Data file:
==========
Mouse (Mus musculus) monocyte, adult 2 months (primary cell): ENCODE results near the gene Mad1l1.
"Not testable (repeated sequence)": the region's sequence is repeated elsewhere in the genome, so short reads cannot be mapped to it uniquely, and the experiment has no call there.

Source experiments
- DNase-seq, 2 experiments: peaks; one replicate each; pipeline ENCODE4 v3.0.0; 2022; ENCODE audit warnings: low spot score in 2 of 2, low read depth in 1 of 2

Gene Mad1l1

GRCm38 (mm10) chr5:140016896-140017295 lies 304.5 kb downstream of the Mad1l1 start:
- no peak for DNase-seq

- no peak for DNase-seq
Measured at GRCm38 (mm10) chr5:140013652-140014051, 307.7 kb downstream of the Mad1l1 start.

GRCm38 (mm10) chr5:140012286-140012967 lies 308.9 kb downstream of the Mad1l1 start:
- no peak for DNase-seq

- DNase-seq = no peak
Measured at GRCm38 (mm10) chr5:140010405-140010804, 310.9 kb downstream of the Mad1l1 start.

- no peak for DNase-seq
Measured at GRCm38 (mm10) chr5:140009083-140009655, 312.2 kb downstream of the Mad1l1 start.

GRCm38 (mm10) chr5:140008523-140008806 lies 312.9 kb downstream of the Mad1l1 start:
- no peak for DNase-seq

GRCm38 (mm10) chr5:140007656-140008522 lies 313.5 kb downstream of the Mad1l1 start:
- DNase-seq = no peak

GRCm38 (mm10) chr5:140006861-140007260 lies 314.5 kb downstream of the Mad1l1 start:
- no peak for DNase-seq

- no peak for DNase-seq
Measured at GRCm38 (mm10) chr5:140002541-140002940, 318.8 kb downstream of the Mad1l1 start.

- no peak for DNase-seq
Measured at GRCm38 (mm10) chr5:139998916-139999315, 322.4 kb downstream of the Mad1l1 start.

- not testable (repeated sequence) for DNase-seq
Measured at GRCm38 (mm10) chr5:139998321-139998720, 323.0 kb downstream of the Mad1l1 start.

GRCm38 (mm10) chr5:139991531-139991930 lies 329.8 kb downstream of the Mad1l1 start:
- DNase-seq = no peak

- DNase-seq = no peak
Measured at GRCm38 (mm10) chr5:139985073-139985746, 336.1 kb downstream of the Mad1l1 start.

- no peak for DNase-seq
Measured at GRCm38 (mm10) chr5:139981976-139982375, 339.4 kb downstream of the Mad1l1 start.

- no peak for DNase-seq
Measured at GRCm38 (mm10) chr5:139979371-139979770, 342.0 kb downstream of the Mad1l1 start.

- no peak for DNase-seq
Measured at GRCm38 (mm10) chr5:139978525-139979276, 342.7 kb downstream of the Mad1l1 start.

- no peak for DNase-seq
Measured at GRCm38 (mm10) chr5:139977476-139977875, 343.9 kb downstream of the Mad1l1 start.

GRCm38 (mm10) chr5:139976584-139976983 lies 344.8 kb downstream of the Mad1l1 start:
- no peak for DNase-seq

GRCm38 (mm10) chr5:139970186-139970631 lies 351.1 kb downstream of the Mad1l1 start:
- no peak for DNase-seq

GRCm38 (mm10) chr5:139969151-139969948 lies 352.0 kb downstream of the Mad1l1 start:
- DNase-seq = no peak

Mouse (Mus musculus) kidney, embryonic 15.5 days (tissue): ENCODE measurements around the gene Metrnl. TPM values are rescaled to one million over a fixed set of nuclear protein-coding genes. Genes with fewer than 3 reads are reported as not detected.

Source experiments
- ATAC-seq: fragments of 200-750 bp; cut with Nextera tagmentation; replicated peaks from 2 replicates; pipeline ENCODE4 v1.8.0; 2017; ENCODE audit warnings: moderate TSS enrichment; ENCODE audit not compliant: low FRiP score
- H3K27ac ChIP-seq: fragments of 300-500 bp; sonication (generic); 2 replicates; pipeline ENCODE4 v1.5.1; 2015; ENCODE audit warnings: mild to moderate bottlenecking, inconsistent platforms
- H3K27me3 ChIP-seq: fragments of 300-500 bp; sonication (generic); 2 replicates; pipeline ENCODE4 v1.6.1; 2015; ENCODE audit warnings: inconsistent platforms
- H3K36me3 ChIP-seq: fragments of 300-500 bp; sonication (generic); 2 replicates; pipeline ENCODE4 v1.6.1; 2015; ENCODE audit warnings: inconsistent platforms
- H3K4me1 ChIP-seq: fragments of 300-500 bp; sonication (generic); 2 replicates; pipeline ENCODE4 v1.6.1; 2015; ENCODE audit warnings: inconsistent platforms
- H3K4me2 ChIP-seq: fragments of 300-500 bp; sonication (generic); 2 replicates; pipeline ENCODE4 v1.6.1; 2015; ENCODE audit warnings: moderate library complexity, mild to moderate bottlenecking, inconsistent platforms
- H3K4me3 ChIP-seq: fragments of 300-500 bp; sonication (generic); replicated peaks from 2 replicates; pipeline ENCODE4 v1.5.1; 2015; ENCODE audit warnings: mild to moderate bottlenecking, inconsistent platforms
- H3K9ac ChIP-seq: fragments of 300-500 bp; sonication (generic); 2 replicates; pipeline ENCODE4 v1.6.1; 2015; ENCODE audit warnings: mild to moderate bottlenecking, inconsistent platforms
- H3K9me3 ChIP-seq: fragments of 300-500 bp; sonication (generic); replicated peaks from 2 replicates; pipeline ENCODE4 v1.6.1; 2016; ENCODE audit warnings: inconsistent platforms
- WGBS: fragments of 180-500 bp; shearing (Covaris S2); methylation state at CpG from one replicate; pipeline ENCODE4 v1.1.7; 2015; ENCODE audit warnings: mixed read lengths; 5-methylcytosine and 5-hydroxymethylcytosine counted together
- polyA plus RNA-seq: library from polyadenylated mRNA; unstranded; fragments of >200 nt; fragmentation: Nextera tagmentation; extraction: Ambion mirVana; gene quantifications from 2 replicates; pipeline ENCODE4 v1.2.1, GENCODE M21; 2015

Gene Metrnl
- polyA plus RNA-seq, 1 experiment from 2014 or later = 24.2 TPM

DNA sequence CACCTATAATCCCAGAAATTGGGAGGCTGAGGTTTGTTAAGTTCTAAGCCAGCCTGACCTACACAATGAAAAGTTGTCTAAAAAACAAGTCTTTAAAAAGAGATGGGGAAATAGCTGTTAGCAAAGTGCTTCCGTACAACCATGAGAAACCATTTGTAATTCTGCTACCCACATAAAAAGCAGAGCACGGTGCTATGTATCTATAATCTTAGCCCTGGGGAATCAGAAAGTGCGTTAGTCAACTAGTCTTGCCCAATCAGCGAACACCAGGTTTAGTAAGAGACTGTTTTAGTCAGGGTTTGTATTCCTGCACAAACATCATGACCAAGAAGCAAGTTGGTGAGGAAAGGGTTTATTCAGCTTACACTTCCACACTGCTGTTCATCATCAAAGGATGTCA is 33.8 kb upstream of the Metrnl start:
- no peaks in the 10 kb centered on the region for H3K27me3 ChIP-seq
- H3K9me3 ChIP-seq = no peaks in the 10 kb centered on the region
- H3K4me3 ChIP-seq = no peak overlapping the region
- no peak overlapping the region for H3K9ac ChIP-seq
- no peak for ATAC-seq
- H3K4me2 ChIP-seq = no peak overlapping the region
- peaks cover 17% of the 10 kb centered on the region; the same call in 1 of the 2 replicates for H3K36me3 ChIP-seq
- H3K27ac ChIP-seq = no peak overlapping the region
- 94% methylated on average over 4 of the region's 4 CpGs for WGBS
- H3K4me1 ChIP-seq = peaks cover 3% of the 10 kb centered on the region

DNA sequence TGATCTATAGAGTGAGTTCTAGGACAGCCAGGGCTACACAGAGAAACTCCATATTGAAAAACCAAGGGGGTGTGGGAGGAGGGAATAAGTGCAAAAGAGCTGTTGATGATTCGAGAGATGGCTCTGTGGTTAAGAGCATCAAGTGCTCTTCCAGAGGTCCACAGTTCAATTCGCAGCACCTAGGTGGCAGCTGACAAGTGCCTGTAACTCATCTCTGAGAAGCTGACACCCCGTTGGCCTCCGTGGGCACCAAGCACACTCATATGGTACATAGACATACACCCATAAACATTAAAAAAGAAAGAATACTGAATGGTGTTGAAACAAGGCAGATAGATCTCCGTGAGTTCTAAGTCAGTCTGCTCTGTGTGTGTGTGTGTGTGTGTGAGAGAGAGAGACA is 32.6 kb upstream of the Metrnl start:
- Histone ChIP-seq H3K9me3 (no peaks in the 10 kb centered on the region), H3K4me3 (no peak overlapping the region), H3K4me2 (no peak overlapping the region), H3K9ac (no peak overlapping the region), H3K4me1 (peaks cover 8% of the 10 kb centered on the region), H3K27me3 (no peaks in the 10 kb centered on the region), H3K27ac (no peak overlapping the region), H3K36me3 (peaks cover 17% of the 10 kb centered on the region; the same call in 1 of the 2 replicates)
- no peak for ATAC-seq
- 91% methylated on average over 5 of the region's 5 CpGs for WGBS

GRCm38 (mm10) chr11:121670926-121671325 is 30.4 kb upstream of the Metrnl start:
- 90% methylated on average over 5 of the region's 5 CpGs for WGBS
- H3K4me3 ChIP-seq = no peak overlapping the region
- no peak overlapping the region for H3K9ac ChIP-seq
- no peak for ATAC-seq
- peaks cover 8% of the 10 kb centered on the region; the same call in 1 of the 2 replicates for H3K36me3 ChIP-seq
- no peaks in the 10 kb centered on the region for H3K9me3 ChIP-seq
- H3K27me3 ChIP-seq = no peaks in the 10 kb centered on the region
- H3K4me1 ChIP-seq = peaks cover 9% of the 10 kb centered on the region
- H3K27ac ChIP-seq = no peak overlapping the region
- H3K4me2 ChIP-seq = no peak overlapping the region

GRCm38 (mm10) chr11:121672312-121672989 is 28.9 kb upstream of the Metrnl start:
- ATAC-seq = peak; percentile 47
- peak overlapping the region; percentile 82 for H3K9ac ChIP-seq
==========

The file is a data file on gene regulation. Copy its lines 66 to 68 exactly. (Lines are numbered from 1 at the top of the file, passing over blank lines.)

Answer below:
- no peak for ATAC-seq
- H3K4me2 ChIP-seq = no peak overlapping the region
- peaks cover 17% of the 10 kb centered on the region; the same call in 1 of the 2 replicates for H3K36me3 ChIP-seq